Seton Hill’s lack of diversity stems from students to faculty

It’s no surprise that Seton Hill University (SHU) lacks diversity. In the middle of western PA, the Catholic institution draws in many local students. Statistically, the surrounding area is made up of mostly older Caucasian families.

This does not mean the university does not draw other types of students, or that it does not strive for diversity. The International Student Services Office serves students from Brazil to the Virgin Islands, India to Serbia. Qualifying undergraduate internationals may receive between $8,000 and $20,000 in financial aid.

But what of the diverse Americans?

We do have minority scholarships and affirmative action. Many student-athletes are also offered compensations. Still, not all of us are athletes and not all should be.

On campus, our student outreach is floundering. While any student can start a club like Black Student Union, it is up to the students to maintain it. In recent years, the focus on ethnic clubs has waned, many of them folding when student interest decreased.

We’re students. We’re busy. I get that. We should still be doing something. Be meeting with our peers, exchanging cultures and combating racism with community.

The NAACP started a chapter at SHU this semester and that’s great, but we need more. We need student unions to support each group of students, not just one. We need Days of Dialogue, where the “participants speak their own minds, while implicitly acknowledging that their assumptions could be wrong and that other people may legitimately hold differing opinions,” according to their website which works with campuses across the country.

Our Martin Luther King Jr. Day presentation needs to diversify. Last year, the demonstration put on by the theatre members was lacking. While I do admire their work at SHU Performing Arts Center, the visual performance was hardly distinguishable as a work promoting diversity. There were few members of color, and much of the student body watching did not see how beating your significant other reflected diversity.

Students interested in starting a club (with funding) or adding culture to our campus should contact the vice president of mission and student life, Sister Lois Sculco.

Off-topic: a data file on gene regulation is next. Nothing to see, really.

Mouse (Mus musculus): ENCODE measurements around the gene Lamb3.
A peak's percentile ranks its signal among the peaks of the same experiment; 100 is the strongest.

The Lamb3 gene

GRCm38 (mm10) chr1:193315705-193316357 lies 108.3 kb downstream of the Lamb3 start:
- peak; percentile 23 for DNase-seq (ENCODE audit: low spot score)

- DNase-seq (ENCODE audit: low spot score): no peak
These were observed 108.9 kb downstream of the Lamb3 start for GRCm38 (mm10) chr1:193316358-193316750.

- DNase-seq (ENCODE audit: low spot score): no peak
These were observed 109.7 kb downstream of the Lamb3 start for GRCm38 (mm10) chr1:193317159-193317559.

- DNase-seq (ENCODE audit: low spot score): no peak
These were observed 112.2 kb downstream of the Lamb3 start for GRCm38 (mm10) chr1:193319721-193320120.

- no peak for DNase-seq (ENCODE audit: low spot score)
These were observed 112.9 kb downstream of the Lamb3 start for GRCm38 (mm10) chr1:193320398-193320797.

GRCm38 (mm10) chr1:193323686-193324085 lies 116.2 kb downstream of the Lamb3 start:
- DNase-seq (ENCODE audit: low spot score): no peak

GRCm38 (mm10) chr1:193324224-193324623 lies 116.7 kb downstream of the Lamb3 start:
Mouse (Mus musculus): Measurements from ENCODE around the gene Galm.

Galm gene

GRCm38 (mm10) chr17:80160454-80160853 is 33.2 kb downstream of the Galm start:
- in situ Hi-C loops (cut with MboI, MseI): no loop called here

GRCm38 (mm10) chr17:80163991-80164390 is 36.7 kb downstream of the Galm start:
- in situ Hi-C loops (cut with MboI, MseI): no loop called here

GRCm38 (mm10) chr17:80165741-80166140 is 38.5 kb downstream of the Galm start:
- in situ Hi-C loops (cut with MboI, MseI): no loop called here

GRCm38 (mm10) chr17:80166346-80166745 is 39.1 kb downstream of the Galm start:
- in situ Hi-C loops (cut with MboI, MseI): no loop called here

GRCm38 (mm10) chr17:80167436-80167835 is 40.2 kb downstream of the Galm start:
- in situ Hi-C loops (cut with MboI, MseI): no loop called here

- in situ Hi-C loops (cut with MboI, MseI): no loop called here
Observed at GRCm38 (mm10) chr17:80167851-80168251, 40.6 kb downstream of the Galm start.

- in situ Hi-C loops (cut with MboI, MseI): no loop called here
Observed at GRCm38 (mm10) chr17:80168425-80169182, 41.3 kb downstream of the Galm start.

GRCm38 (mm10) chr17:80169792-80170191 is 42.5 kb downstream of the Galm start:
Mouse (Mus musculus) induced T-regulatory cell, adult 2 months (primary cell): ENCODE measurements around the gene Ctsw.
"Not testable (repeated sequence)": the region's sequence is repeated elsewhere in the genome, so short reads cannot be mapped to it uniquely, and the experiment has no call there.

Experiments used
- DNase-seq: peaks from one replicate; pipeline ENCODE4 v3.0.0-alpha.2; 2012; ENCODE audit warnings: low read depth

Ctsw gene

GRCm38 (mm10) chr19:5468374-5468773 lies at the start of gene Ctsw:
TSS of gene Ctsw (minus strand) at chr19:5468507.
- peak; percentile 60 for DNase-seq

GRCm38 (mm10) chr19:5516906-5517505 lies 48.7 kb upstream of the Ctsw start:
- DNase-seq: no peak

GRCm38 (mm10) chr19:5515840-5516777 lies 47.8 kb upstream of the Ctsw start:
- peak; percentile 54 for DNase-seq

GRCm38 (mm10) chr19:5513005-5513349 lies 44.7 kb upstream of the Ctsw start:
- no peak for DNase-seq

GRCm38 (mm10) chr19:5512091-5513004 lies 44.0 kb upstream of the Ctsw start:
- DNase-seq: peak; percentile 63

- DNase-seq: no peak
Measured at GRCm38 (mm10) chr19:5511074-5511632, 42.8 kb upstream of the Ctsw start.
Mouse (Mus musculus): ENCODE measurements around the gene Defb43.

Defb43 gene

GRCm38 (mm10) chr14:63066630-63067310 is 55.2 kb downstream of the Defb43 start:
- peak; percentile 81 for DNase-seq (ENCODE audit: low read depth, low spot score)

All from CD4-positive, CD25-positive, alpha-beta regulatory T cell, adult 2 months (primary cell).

However, my rant does not fall on all students’ shoulders. Where are our professionals of color at the institution? Where are our role models?

I saw a black professor for the first time last month and immediately wanted to take a class with him. Never mind that he taught business. It was then I realized, while I had seen some colored foreign language professors and non-teaching colored professionals, I had not really seen or taken a class with any person of color. I’ve been at SHU for four years.

This is upsetting, obviously.

President JoAnne Boyle said the issue is “identified in our strategic planning to be more aggressive in finding and recruiting faculty of color. We are not nearly as successful as we’d like to be.”

According to Boyle, diverse faculty has been interviewed on how to recruit more professionals. Part of the reason people don’t come is because SHU doesn’t have compensation packages that can always compete with public institutions.

“In a few instances we have way upped our packages, but in those instances the person didn’t stay anyway,” said Boyle.

She described their reason for leaving as the Greensburg community, “older European.” The professor’s family cannot find a community and while Pittsburgh has more diversity it is a harder commute and still not as diverse.

“We totally get it as an institution that we do not have enough representation, on our faculty especially. It is a challenge that we are aware of,” said Boyle.

At the moment, the institution is looking into a national diversity fair held in Atlanta that doubles as a recruiting fair. They hope to send a team down to the next fair. The hiring search committees also have a representative of affirmative action, and they advertise in areas they know that people would be looking.

Other steps to increase understanding and diversity on campus include faculty training.
Each faculty member must take National Coalition Building Institute (NCBI) training to stop prejudice and stereotypes in racism, sexism, classism and general discrimination. The NCAA also has training for the athletic staff because there tends to be more diversity. There are also surveys given to the participants to see how awareness and behaviors have changed.

I suggest frequently surveying the changing student body to better find out their needs for diversity and meet them.

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